To avoid this, your employees must use strong passwords, change passwords every 60 to 90 days, and not reuse old passwords. It might sound tedious, especially if they rely on multiple passwords, but when it comes to the IT security of your business, it’s worth it. One more thing: the “tedious” argument really doesn’t hold much water either, thanks to password managers like 1Password and LastPass that make it easy to create new passwords and manage them across all apps and accounts.

3. They’re Not Using Secure Connections. This is especially relevant for remote workers, but it’s something every employee should be aware of. You can find WiFi virtually everywhere, and it makes connecting to the Internet very easy. A little too easy. When you can connect to an unverified network at the click of a button, it should raise eyebrows.

And unless your employee is using company-issued hardware, you have no idea what their endpoint security situation is. It’s one risk after another, and it’s all unnecessary. The best policy is to prohibit employees from connecting to unsecured networks (like public WiFi) with company property.

Instead, they should stick to secure networks that then connect via VPN. This is on top of the endpoint security that should be installed on every device that connects to your company’s network: malware protection, antivirus, anti-spyware, anti-ransomware, firewalls, you name it! You want to put up as many gates between your business interests and the outside digital world as you can.

4. They’re Not Aware Of Current Threats. How educated is your team about today’s cyber security threats? If you don’t know, or you know the answer isn’t a good one, it’s time for a change. One of the biggest threats to your business is a workforce that doesn’t know what a phishing e-mail looks like or doesn’t know who to call when something goes wrong on the IT side of things.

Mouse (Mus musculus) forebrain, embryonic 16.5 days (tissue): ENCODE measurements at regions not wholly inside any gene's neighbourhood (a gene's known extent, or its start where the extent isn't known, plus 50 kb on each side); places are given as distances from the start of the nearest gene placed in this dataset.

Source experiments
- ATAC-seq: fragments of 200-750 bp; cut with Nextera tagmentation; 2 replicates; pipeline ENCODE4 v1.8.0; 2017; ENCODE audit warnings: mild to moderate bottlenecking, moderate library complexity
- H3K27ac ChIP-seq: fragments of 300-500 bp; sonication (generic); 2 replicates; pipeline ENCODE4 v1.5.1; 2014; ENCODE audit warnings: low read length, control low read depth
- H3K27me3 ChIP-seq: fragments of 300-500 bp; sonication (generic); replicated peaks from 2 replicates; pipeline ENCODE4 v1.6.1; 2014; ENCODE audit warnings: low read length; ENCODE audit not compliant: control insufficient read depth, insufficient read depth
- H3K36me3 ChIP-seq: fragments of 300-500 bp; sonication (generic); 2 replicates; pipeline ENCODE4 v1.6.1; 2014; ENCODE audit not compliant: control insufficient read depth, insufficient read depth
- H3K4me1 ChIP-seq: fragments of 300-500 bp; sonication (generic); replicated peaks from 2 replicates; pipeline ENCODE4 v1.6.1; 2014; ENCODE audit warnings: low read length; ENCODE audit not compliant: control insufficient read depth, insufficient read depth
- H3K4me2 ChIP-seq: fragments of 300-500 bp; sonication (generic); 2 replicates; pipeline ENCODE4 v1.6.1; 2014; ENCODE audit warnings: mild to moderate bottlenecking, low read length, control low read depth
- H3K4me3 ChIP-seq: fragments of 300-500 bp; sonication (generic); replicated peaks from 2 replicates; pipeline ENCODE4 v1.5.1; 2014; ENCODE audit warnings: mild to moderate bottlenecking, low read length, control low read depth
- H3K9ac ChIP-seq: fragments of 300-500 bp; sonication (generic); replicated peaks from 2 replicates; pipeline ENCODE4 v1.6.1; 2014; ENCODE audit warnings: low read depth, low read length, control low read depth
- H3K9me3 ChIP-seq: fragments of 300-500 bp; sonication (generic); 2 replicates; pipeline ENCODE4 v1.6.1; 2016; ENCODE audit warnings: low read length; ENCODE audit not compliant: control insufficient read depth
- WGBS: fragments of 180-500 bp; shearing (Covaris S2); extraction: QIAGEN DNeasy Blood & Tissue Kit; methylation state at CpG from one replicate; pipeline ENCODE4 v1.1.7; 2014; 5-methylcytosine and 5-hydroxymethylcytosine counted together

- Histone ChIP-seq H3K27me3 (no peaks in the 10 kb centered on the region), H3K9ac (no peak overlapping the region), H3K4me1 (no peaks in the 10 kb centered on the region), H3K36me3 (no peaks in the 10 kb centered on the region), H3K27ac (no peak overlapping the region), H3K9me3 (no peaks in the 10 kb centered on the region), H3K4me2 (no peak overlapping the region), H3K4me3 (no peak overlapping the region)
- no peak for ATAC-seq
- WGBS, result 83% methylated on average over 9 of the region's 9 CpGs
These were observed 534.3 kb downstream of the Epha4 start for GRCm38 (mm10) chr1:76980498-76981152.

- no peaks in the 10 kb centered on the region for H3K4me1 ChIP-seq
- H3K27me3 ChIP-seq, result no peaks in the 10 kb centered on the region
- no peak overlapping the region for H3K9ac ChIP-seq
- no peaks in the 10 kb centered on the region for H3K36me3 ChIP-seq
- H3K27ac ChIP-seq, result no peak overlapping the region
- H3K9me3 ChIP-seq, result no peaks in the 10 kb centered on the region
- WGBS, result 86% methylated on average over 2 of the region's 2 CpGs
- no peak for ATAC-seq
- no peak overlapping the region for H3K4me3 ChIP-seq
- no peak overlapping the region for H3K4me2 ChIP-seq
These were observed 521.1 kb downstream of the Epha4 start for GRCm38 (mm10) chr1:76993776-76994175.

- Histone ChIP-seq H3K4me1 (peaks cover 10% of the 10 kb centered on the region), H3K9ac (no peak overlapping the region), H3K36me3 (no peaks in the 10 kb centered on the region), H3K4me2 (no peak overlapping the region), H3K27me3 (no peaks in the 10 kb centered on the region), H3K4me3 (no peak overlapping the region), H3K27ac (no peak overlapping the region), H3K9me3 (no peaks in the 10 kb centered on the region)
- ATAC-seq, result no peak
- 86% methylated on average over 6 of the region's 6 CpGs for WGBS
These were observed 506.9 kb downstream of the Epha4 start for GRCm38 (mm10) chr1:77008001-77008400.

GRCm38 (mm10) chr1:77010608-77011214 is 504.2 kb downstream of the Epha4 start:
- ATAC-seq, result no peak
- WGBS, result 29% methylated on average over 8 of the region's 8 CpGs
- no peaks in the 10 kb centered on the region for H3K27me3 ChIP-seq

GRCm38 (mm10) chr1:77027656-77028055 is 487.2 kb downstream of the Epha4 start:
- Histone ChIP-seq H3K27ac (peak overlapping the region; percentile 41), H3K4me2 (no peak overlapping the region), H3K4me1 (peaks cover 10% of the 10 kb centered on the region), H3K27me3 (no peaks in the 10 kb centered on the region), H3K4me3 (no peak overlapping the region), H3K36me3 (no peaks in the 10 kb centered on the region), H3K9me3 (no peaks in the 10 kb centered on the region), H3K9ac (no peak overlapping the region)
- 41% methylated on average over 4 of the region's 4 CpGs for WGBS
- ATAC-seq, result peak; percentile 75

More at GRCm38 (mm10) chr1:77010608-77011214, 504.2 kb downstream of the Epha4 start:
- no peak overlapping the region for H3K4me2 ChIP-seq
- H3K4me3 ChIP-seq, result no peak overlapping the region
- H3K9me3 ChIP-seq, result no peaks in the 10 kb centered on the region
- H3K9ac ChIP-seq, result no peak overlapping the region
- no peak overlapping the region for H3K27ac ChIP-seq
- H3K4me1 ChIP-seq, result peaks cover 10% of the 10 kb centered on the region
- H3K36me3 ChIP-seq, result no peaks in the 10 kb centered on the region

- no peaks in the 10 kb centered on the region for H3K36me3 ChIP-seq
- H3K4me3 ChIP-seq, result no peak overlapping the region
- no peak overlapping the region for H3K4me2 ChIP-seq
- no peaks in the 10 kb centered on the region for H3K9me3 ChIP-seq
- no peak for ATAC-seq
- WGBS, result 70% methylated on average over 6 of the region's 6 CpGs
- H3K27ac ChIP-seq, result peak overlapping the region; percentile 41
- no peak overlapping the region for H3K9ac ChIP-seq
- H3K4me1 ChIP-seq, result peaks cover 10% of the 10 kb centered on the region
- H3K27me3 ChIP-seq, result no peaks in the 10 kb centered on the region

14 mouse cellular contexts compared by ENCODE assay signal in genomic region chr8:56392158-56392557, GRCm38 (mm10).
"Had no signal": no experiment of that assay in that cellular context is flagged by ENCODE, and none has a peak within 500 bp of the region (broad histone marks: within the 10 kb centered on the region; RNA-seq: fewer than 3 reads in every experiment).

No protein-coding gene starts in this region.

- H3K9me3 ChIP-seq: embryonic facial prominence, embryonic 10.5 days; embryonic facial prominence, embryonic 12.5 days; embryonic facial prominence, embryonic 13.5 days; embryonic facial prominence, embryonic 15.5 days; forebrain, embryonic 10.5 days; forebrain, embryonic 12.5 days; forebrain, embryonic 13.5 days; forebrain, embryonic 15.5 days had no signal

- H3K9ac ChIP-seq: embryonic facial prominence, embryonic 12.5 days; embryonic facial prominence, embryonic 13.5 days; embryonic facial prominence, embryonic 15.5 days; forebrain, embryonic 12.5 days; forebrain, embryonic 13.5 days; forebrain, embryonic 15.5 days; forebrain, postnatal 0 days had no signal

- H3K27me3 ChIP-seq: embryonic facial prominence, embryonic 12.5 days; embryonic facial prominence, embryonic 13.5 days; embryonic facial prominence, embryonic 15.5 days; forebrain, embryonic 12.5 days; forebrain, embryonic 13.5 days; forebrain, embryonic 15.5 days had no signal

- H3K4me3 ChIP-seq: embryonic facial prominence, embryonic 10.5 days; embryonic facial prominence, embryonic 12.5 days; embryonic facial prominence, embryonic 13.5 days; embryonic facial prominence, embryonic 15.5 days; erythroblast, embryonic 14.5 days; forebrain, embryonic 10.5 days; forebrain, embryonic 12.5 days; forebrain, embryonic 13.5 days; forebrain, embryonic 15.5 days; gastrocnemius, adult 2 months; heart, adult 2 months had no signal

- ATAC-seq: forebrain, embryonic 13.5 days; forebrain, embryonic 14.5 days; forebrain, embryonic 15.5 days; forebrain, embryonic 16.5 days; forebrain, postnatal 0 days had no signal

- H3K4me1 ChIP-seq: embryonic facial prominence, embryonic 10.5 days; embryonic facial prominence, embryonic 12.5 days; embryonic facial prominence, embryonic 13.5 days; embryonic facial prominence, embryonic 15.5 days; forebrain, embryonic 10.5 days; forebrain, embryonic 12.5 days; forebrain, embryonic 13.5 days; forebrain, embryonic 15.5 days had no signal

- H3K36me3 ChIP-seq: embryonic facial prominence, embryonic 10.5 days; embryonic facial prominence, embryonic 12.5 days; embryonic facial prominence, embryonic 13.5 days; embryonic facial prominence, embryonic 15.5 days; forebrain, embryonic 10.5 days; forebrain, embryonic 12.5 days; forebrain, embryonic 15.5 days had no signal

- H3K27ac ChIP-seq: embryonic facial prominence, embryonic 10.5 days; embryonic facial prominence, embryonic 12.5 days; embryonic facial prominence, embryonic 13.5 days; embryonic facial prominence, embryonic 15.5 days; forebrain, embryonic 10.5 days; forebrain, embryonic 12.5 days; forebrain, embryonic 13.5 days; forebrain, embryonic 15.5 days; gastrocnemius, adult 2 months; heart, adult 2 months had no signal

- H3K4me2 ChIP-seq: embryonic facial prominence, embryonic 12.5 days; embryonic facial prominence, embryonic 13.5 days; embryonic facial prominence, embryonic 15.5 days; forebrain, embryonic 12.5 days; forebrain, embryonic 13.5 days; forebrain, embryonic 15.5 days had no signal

If an employee opens an e-mail they shouldn’t or clicks a “bad” link, it can compromise your entire business. You could end up the victim of data breach. Or a hacker might decide to hold your data hostage until you pay up. This happens every day to businesses around the world – and hackers are relentless. They will use your own employees against you, if given the chance.

Your best move is to get your team trained up and educated about current threats facing your business. Working with a managed service provider or partnering with an IT services firm is an excellent way to accomplish this and to avoid everything we’ve talked about in this article. Education is a powerful tool and, when used right, it can protect your business and your employees.